Gender Roles in the United States vs. Europe
Although gender roles of European women were generally characterized as being divided into the domestic and public sphere, the experiences of English, Dutch and French female populations were different culturally. Differences in the colonies made it difficult for early settlers to establish as strong a patriarchal system as the what existed in England (DuBois, 49). However, women were subordinate to their husbands. He held complete legal control over her, their children and any property which she brought to the marriage. Religious beliefs of Puritans held that women and men were equal in the eyes of God, however they were still effectively subordinate to their husbands (DuBois, 59).
Dutch women enjoyed greater legal rights and economic authority than women in the English colonies. Dutch husbands and wives viewed their property as communal and women could maintain her own legal identity. Laws established that upon death, both male and female children would inherit equal parts of their parents’ estate. Women could establish, manage and maintain their own businesses and many several became successful traders (DuBois, 70).
Settlers in New France were almost entirely male. French men rapidly realized that their best defense on the frontier was the company and expertise of a native woman. In relationships between French man and native women, women maintained relative autonomy and could leave the relationship at any time. Contrary to English prohibitions against mixed relationships, in New France these marriages connected European traders with native cultures and wares (DuBois, 73).
Generally, Native American women had more power and freedom in sexual relationships than European women. They significantly contributed to the economic production for the tribe’s in which they lived (DuBois, 11). Europeans who encountered native women consistently commented on this fact and perceived it pejoratively. Because of their importance in providing for their respective tribes, a certain level of political power was wielded and sexual relationships were relatively egalitarian. Native women were not expected to remain in unhappy or abusive relationships for economic security like their English counterparts. Unlike English women, native women, especially in matrilineal cultures, could maintain her own possessions (private ownership of possessions was not an established concept for native cultures) even upon “divorce.”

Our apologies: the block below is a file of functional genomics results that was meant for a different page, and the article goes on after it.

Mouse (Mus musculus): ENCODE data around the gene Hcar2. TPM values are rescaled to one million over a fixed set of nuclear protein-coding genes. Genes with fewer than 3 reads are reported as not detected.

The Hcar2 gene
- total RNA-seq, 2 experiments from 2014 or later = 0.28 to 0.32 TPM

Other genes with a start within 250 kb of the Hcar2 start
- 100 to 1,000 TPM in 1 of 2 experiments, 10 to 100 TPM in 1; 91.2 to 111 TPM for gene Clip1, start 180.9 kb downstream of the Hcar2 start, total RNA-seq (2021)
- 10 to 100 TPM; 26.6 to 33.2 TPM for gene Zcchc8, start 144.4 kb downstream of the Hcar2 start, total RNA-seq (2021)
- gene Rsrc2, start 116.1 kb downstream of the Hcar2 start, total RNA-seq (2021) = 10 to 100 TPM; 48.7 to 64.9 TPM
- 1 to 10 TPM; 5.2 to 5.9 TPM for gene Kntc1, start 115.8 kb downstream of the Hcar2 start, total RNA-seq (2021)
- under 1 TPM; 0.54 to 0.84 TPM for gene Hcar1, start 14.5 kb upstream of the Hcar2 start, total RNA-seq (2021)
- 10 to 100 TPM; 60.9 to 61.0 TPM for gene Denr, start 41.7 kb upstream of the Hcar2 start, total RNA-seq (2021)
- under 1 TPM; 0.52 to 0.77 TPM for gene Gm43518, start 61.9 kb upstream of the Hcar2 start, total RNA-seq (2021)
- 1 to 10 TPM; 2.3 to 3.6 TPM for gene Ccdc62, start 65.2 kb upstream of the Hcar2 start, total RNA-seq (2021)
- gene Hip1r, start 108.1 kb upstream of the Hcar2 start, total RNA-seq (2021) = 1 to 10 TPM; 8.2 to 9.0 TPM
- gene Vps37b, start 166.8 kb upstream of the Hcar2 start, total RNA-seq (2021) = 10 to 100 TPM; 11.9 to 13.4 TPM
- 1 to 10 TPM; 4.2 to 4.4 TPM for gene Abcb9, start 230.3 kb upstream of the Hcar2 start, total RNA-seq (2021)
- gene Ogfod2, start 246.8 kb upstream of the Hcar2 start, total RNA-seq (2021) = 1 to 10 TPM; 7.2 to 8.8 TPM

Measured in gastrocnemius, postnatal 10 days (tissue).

A striking difference noted by Europeans was a fluidity in gender roles, crossing of gender lines and two people of the same sex living together (DuBois, 13). Later anthropologists have posited that transgendered people played a specific spiritual role and held special powers within the tribe. This is in direct conflict with the binary gendered roles of European society.
Despite the considerable equality enjoyed by Native American women in marriage and sexual relationships and the importance of their economic contributions, they had relatively little official political power. However, women wielded significant influence especially in tribes which relied on consensus decision making, distribution of goods to members and as healers.
Despite differences between English, Dutch and French culture, generally European women were bound to strictly defined gender roles. Regulated to the domestic sphere, European women had little power, freedom or independence compared to Native American women.
DuBois, Ellen Carol and Lynn Dumenil. Through Women’s Eyes: An American History with Documents. Boston: Bedford/St. Martin’s, 2016.